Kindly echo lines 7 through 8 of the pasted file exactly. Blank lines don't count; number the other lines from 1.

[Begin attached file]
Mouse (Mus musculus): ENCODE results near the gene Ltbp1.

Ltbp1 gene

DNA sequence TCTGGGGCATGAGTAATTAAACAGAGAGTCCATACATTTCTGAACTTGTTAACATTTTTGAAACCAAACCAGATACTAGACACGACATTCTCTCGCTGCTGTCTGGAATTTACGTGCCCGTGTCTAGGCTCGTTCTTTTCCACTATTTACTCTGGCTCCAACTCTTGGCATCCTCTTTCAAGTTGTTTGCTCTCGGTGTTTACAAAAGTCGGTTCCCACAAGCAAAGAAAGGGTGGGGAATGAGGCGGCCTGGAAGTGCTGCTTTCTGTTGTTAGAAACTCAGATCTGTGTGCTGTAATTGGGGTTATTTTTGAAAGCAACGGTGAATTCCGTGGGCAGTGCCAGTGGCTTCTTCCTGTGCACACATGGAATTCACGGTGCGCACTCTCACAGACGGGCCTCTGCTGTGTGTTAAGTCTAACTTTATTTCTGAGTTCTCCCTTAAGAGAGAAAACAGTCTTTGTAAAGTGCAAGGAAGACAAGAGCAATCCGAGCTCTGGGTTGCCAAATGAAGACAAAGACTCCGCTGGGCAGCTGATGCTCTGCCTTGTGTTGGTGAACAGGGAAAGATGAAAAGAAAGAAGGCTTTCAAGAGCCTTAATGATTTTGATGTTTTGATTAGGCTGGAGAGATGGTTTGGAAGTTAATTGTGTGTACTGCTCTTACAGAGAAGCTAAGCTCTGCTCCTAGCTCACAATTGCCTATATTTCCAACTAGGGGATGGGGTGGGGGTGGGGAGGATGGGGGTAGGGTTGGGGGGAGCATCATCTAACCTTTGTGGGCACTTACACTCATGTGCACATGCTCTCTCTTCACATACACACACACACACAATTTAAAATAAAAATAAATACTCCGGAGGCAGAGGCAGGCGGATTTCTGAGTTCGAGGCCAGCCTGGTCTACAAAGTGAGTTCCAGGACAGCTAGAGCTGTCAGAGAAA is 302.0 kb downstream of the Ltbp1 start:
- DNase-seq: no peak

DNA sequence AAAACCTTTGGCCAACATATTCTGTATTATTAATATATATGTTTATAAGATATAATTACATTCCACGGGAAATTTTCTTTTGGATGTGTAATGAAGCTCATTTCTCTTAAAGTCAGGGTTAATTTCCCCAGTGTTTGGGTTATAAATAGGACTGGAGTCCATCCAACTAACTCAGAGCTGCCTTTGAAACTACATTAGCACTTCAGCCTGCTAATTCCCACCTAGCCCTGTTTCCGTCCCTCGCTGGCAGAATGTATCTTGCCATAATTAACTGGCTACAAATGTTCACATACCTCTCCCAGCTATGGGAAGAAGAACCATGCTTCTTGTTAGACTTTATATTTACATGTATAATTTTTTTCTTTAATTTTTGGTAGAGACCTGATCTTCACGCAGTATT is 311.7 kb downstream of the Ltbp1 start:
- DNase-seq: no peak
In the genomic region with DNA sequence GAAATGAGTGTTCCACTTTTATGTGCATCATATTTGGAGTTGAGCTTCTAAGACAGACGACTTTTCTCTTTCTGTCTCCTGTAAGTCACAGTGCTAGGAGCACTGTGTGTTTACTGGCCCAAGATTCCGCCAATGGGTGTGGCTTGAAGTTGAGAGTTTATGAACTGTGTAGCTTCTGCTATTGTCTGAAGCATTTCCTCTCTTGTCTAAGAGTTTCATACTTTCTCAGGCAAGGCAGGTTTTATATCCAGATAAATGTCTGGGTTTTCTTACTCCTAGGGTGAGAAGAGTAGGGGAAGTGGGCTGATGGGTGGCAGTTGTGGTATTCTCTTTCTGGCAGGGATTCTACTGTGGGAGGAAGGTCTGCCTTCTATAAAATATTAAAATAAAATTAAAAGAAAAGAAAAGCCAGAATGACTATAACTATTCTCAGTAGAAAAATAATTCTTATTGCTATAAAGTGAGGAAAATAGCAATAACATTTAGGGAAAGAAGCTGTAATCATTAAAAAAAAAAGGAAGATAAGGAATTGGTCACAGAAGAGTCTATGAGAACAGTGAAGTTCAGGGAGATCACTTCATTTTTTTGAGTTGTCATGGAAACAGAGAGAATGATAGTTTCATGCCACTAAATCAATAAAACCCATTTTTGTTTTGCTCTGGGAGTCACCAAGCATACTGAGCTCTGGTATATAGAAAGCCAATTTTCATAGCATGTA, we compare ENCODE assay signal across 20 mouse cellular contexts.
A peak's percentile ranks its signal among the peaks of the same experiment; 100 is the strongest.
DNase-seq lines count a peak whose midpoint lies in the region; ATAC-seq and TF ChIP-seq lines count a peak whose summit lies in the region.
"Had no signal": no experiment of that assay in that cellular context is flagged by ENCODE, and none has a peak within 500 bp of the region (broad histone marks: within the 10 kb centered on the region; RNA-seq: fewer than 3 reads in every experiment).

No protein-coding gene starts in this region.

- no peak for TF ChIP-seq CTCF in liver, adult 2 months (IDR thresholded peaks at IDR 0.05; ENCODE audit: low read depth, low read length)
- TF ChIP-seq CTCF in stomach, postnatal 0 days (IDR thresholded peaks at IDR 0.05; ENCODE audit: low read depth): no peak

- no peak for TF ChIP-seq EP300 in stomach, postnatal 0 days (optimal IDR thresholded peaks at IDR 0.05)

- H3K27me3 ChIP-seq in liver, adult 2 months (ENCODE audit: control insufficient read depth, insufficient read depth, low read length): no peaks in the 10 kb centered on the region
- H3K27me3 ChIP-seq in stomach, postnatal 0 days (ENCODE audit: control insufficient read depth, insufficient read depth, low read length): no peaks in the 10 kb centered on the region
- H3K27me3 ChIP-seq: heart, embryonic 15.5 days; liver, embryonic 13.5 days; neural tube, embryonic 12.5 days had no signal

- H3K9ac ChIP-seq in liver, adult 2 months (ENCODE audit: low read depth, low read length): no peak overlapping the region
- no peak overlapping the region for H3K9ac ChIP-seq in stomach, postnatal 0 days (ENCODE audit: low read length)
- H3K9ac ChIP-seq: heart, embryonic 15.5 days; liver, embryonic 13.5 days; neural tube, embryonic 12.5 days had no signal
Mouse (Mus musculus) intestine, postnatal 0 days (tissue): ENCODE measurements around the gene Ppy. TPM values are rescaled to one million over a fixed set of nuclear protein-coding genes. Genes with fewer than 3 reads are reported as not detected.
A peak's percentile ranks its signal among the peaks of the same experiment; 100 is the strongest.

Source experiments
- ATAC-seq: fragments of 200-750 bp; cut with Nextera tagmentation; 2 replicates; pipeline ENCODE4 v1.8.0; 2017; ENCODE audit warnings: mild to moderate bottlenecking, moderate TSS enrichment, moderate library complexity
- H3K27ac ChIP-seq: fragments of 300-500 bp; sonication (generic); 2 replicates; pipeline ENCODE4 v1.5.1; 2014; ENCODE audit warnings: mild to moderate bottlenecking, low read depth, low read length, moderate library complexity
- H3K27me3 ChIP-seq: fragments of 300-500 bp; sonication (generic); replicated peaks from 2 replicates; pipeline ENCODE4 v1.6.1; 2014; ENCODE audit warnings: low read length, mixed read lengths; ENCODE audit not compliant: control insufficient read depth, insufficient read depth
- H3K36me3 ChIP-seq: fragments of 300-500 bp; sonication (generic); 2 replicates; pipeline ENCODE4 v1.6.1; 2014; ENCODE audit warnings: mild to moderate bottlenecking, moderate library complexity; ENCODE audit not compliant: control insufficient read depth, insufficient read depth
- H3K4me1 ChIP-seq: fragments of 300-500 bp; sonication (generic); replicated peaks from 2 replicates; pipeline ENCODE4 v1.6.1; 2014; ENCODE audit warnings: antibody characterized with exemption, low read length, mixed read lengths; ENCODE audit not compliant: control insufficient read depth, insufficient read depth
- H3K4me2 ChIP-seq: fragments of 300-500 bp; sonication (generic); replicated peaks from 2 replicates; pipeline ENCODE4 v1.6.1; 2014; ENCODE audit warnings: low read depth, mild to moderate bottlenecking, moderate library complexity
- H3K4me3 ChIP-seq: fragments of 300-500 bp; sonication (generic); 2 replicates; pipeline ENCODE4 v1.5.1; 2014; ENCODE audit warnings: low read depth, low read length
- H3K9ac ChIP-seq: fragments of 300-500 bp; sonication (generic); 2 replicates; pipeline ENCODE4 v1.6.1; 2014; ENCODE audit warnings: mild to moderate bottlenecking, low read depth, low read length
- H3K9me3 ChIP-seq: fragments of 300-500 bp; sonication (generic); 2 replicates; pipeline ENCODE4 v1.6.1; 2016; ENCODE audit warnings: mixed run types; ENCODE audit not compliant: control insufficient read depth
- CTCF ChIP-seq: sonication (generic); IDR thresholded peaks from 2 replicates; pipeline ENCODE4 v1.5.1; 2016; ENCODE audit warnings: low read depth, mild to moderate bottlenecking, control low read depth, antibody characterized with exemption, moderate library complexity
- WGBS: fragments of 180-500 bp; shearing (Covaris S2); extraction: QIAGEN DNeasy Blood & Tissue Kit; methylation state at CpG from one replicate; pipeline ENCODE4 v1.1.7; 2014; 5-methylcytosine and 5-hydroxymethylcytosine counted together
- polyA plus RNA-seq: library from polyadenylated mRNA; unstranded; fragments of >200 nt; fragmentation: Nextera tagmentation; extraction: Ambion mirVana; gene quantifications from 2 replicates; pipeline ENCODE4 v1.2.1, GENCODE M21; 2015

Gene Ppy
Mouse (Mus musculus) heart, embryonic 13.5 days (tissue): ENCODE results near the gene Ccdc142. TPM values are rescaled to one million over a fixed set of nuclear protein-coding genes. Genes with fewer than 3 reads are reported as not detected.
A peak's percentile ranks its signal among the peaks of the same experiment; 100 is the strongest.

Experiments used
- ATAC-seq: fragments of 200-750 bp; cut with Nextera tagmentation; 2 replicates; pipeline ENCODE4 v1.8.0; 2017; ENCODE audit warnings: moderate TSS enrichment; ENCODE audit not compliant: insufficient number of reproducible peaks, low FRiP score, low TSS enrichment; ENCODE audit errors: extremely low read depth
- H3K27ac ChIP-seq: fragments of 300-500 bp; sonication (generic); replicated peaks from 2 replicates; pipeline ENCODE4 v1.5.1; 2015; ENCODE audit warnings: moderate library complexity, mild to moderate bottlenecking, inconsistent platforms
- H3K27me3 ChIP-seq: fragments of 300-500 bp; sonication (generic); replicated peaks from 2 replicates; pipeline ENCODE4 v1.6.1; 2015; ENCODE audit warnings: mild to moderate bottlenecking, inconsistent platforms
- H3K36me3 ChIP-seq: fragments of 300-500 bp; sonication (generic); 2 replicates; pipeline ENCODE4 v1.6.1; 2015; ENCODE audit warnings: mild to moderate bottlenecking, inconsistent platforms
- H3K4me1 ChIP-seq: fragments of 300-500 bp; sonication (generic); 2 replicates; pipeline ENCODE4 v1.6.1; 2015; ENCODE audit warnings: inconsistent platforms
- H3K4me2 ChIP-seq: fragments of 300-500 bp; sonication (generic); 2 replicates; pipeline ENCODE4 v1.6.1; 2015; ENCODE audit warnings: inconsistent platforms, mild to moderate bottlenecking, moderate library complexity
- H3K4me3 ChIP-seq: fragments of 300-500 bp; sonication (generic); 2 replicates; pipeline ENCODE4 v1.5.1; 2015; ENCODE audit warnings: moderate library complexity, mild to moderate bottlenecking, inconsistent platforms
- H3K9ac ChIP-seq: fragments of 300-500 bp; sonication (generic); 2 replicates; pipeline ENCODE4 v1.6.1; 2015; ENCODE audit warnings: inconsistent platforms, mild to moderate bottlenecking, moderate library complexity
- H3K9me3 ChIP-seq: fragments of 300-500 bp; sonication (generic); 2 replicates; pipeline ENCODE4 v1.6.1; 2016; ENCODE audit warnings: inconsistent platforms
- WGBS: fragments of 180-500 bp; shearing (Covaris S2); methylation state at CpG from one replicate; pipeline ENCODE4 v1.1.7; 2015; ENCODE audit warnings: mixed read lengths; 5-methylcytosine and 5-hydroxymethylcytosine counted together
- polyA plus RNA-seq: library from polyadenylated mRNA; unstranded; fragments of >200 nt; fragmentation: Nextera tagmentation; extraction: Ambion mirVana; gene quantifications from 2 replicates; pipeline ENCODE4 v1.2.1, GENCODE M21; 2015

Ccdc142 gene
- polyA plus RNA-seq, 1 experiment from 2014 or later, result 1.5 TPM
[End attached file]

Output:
In the genomic region with DNA sequence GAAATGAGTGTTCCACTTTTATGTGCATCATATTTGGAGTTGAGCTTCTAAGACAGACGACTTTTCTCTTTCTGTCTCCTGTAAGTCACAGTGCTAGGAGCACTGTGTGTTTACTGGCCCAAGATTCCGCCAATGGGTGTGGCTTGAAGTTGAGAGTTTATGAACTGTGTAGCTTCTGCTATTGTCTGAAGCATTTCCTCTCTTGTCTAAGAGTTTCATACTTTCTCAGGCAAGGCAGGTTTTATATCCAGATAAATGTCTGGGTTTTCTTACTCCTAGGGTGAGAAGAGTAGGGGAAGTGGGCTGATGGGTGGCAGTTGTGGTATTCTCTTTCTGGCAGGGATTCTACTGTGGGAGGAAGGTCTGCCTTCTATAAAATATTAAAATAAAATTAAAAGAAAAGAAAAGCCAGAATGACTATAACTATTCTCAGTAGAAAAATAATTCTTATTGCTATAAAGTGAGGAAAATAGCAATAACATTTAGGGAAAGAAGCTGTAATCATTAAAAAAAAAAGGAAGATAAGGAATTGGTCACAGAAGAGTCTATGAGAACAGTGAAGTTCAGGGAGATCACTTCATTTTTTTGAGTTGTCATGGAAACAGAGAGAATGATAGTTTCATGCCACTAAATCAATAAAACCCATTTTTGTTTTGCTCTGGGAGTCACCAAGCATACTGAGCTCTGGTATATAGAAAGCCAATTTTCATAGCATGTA, we compare ENCODE assay signal across 20 mouse cellular contexts.
A peak's percentile ranks its signal among the peaks of the same experiment; 100 is the strongest.